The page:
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ERIC Number: ED211438
Record Type: RIE
Publication Date: 1981-Nov
Pages: 32
Abstractor: N/A
The Inquiry Process and Museum Field Trips: A Technique for the Classroom.
DiBella, Robert L.; Steele, George E.
This paper suggests model lessons that elementary or secondary social studies teachers can use to integrate field-trip experiences directly into instruction, specifically, inquiry teaching. The Ohio Historical Center and the Ohio Village in Columbus, Ohio, are used as example museums. To illustrate the instructional activities, the authors selected the concepts of work, leisure, change, progress, and industrialization. The first lesson helps students develop and define the concepts of work and leisure. In lesson two, students evaluate various personal activities with respect to their stated definitions and generate hypotheses concerning the factors which help categorize different behaviors as either work or leisure. The third lesson takes place at the field trip site. At the museum, the students are asked to evaluate various 19th century activities, portrayed in the Currier and Ives prints, as work or leisure. Back in the classroom, the investigation could take a number of directions. For example, the students could use their evaluations of the museum prints to guide their study of early 19th century American social and economic life. The fourth lesson involves another trip to the museum. Students are asked to pick any ten items they would like to have as their own from the displays in the museum. Back in class, they must describe the item, state a reason for their choice, place the items they have chosen in a historical context, state if each item still exists as is, or exists in a changed form, and what may have caused the change. (Author/RM)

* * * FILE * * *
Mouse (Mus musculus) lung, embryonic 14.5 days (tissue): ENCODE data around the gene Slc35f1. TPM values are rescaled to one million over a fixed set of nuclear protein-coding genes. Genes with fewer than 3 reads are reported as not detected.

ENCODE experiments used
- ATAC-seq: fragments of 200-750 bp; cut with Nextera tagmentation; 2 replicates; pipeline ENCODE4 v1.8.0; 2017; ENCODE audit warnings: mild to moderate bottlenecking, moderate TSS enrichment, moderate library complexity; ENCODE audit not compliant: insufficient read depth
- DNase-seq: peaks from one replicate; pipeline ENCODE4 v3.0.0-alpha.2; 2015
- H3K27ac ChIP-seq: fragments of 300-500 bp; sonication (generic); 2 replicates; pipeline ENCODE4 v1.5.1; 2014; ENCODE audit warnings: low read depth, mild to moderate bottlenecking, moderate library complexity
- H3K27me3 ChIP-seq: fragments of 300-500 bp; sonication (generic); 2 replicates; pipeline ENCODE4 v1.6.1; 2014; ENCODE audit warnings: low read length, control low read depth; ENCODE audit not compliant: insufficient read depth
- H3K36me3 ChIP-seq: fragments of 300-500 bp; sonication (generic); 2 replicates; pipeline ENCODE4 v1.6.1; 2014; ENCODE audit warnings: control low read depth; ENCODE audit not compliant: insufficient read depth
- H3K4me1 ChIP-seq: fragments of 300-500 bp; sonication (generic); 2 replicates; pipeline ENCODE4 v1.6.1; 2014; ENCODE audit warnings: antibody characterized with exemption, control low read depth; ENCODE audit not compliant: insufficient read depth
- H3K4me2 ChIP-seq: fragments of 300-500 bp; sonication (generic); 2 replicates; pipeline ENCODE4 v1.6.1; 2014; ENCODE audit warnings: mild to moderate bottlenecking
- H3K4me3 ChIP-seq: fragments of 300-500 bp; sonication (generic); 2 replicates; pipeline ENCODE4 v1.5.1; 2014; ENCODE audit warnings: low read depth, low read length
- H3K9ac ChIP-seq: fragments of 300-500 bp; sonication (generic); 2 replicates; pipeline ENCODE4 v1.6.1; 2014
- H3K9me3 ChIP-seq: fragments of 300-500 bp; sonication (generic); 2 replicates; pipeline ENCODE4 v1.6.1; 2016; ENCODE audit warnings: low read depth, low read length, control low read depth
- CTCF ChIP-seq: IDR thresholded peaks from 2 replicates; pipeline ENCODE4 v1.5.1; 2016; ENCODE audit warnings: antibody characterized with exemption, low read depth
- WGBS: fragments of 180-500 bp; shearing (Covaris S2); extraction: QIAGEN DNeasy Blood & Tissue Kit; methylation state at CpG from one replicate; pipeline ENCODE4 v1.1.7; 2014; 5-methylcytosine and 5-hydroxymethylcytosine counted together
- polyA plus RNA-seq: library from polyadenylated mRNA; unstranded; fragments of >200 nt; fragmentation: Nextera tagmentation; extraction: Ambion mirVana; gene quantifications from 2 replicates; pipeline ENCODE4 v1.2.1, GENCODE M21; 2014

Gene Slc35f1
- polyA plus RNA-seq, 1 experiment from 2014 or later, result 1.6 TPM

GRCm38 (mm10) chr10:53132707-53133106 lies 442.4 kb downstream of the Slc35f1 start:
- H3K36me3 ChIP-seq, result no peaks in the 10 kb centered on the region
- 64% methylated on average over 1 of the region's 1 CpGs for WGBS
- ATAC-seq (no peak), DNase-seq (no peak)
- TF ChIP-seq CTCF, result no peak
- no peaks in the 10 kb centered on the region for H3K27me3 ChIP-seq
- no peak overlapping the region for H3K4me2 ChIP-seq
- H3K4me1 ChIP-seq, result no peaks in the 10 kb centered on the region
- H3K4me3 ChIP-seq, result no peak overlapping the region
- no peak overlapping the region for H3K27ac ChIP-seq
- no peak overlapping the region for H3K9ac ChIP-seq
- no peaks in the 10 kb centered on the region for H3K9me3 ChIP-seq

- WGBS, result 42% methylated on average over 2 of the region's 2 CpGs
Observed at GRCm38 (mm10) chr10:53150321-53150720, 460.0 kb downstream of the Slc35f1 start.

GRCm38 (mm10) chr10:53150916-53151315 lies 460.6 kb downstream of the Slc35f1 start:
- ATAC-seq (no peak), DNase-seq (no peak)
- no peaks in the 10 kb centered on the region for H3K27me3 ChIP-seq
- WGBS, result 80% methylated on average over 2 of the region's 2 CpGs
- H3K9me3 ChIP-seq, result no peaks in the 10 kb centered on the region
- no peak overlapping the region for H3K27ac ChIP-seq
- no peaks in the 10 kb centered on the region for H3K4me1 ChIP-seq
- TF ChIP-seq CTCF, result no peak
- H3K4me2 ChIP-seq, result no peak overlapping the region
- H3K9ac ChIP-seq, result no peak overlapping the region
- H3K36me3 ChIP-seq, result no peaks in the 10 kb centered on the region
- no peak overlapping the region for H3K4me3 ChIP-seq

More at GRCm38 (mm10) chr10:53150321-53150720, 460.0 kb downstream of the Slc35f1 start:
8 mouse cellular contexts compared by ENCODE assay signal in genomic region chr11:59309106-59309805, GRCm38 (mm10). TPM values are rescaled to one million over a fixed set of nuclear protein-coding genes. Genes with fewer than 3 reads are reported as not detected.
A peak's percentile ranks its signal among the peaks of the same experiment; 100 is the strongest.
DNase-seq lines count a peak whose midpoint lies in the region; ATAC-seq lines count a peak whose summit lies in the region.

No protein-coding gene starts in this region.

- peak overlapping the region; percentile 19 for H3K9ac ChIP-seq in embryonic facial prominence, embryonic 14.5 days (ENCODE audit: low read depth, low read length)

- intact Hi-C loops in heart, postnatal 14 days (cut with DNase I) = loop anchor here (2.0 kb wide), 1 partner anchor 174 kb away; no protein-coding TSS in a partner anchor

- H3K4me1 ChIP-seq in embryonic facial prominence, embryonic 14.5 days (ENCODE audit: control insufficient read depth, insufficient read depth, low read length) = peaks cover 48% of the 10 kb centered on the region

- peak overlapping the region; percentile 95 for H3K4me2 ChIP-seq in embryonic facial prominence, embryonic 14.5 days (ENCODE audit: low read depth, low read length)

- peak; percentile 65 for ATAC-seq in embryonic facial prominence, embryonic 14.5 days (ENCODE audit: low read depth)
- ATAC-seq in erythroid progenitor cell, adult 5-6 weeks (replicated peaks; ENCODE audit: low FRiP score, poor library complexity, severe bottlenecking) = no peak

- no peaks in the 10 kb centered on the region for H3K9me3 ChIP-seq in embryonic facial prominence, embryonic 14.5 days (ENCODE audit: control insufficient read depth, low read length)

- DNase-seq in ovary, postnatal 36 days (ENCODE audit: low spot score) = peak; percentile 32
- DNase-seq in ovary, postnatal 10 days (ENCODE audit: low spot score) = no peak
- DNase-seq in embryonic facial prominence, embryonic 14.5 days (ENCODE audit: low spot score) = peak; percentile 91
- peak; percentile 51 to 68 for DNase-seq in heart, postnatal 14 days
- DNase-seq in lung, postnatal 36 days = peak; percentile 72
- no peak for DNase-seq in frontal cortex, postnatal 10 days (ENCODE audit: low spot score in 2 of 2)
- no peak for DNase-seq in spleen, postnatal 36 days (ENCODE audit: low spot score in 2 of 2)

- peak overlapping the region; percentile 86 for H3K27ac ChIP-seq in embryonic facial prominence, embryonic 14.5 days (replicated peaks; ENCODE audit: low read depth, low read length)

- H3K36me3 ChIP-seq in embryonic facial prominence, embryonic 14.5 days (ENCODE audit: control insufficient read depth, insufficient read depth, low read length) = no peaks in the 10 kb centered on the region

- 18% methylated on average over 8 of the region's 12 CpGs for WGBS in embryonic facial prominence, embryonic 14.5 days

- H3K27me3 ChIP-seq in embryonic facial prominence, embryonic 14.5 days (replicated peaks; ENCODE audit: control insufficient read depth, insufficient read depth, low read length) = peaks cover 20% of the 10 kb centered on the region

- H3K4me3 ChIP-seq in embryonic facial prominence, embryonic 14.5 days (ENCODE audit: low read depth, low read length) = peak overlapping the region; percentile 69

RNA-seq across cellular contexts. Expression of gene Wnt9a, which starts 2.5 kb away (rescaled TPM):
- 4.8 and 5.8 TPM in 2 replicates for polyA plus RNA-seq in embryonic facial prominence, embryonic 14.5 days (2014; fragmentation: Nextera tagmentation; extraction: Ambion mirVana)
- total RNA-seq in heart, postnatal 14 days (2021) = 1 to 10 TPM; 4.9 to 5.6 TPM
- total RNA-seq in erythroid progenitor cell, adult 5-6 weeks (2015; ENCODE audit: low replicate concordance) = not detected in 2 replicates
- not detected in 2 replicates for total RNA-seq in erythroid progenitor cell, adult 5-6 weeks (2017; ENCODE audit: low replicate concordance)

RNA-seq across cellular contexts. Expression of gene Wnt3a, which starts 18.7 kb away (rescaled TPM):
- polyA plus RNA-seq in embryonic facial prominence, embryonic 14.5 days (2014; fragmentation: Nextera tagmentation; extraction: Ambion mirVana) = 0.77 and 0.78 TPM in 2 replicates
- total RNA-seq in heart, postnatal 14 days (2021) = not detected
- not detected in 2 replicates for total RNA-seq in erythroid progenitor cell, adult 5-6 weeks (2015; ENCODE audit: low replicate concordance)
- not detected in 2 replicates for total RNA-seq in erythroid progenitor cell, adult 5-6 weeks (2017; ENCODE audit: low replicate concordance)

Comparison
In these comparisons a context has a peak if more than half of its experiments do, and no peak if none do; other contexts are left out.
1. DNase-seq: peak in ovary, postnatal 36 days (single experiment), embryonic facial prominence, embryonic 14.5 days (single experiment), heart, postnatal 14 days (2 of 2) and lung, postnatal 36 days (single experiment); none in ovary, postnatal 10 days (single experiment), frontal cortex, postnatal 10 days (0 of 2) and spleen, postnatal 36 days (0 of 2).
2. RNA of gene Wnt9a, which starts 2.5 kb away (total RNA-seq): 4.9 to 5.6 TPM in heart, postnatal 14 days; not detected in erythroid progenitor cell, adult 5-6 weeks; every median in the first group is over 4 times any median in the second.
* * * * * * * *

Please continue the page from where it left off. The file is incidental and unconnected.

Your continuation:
Publication Type: Guides - Classroom - Teacher; Speeches/Meeting Papers
Education Level: N/A
Audience: N/A
Language: English
Sponsor: N/A
Authoring Institution: N/A
Note: Paper presented at the Annual Meeting of the National Council for the Social Studies (Detroit, MI, November, 1981).